Applications of White Cast Iron

In abrasion-resistant sections where brittleness is of limited importance, such as shell liners, slurry pumps, ball mills, lifter bars, extrusion nozzles, cement mixers, pipe fittings, flanges, crushers, and pump impellers, white cast iron is used. High chrome white iron, ASTM A532, is a typical grade of white iron. This includes nickel and chromium for strong abrasion applications with low effect.
 

Malleable Cast Iron

Via a slow annealing heat treatment of white cast iron, malleable cast irons are formed. This results in the conversion of carbon into graphite in the form of iron carbide into white iron, with ferrite or pearlite being composed of the remaining matrix. In the type of circular or nodular shapes, graphite is present. Strong malleability and good ductility are demonstrated by malleable cast iron. It exhibits strong crack durability at low temperatures due to the decreased silicon content relative to other cast iron.
 

Applications of Malleable Cast Iron

Malleable cast iron is used for electrical fittings and machinery, hand tools, pipe fittings, washers, brackets, agricultural equipment, construction hardware, and machine parts, owing to its high tensile strength and ductility. The ASTM A47 is a common classification for malleable cast iron.
 

Iron Ductile Cast

The existence of graphite in the form of spherical nodules, as with malleable cast iron, is characterized by ductile cast iron, also known as nodular cast iron and spheroidal graphite cast iron. Unlike malleable cast iron, ductile cast iron is formed by particular chemical composition, not by heat treatment of white iron. 3.2 wt. percent-3.6 wt. percent carbon, 2.2 wt. percent-2.8 wt. percent silicon and 0.1 wt. percent-0.22 wt. percent of manganese, as well as lower concentrations of magnesium, arsenic, copper, and sulfur, the spherical structure of the graphite inclusions, is responsible for the existence of manganese.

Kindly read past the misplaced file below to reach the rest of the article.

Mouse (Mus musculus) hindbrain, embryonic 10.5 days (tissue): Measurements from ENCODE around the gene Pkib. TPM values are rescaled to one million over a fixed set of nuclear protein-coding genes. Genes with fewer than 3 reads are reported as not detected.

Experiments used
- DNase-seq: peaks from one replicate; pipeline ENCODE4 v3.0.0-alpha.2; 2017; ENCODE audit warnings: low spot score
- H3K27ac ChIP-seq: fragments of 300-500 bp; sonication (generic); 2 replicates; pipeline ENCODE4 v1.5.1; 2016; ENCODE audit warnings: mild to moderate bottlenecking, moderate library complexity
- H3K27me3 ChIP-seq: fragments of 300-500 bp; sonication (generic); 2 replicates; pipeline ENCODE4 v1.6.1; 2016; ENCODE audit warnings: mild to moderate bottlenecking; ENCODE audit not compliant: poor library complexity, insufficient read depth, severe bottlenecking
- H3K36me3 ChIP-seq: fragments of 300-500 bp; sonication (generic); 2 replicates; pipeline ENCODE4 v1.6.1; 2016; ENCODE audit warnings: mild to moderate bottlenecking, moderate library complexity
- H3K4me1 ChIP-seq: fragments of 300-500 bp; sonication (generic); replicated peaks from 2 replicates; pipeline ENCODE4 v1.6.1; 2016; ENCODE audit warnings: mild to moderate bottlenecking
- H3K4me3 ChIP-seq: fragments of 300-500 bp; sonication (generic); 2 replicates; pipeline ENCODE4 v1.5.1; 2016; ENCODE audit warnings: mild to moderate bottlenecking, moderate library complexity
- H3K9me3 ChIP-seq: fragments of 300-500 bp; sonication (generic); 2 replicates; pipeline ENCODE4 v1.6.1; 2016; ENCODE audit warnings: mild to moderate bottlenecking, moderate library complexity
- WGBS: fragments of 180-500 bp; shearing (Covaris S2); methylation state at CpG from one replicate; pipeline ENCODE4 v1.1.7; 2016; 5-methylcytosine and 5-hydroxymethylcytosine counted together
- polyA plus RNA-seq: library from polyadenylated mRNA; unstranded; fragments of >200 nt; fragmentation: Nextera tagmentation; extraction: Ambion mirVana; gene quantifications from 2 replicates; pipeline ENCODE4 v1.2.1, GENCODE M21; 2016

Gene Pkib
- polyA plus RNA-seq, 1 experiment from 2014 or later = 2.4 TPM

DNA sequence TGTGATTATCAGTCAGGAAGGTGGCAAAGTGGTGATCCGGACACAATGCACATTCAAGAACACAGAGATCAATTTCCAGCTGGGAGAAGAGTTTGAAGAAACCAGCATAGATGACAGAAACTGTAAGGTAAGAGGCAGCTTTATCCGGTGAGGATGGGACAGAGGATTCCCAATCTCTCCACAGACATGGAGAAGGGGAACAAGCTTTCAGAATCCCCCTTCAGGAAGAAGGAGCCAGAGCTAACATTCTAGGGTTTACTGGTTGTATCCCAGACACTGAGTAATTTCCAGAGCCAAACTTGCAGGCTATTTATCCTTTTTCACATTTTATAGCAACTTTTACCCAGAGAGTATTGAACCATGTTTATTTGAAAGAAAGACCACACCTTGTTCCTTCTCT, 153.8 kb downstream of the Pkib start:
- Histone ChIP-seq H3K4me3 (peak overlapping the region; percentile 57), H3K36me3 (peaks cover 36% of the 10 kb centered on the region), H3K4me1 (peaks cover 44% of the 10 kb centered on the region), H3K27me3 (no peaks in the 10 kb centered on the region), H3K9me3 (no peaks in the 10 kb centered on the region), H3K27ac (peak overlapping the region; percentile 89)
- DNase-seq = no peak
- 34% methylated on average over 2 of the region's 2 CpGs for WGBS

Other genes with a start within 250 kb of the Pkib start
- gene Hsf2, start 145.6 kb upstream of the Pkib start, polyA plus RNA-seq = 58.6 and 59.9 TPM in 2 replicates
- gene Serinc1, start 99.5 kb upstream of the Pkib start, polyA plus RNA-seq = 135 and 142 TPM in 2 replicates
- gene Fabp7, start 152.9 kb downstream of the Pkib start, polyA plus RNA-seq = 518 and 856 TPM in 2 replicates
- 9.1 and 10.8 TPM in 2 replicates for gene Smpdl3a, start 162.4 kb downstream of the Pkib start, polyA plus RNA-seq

Cast Iron Ductile Implementations

This steel is more ductile than grey or white cast iron because of its microstructure. It is used as a ductile iron conduit for water and sanitation infrastructure for this purpose. It is also capable of withstanding thermal cycling and is also used in gears and suspension modules for automobiles, brakes and valves, pumps and hydraulic parts, and wind turbine housings. ASTM A536 is generally known as ductile cast iron.
 

Storage and Production of White Cast Iron

Iron must be removed from iron ore in order to manufacture cast iron. In a blast furnace, the ore is smelted where it separates into pig iron and slag. The furnace is heated in an oxygen atmosphere to about 1800 degrees Celsius and the slag produced rises to the surface and can be removed. The molten pig iron produces carbon of about 3 wt. percent-5 wt. percent. Then the iron, coal, coke, and limestone are mixed with this. The carbon content is lowered until impurities are separated selectively from this iron. In order to transform the carbon content to graphite or cementite, silicon may be added at this stage. After that, the iron is cast into different shapes and this is white cast iron.